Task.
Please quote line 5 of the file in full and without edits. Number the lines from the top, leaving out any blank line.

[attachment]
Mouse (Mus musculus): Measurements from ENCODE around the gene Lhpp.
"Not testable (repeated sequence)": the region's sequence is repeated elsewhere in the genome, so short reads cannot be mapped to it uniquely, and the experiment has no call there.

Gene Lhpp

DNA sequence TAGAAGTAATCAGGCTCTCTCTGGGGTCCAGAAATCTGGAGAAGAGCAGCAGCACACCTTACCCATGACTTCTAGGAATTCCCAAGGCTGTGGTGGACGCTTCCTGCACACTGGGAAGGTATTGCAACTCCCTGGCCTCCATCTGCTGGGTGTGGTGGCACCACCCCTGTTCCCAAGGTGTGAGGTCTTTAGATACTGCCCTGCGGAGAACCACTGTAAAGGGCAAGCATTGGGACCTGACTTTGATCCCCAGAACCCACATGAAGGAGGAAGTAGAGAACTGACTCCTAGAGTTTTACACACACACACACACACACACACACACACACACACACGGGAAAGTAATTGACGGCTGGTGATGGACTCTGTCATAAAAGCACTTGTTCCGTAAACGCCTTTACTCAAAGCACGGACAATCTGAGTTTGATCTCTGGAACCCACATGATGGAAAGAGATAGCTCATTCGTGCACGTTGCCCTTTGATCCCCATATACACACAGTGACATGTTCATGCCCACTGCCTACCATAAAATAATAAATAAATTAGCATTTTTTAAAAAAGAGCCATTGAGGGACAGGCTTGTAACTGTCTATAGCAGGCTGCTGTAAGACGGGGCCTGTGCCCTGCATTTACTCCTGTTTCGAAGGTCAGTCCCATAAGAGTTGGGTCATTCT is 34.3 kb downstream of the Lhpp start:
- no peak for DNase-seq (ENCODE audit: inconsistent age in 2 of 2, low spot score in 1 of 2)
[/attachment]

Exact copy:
- no peak for DNase-seq (ENCODE audit: inconsistent age in 2 of 2, low spot score in 1 of 2)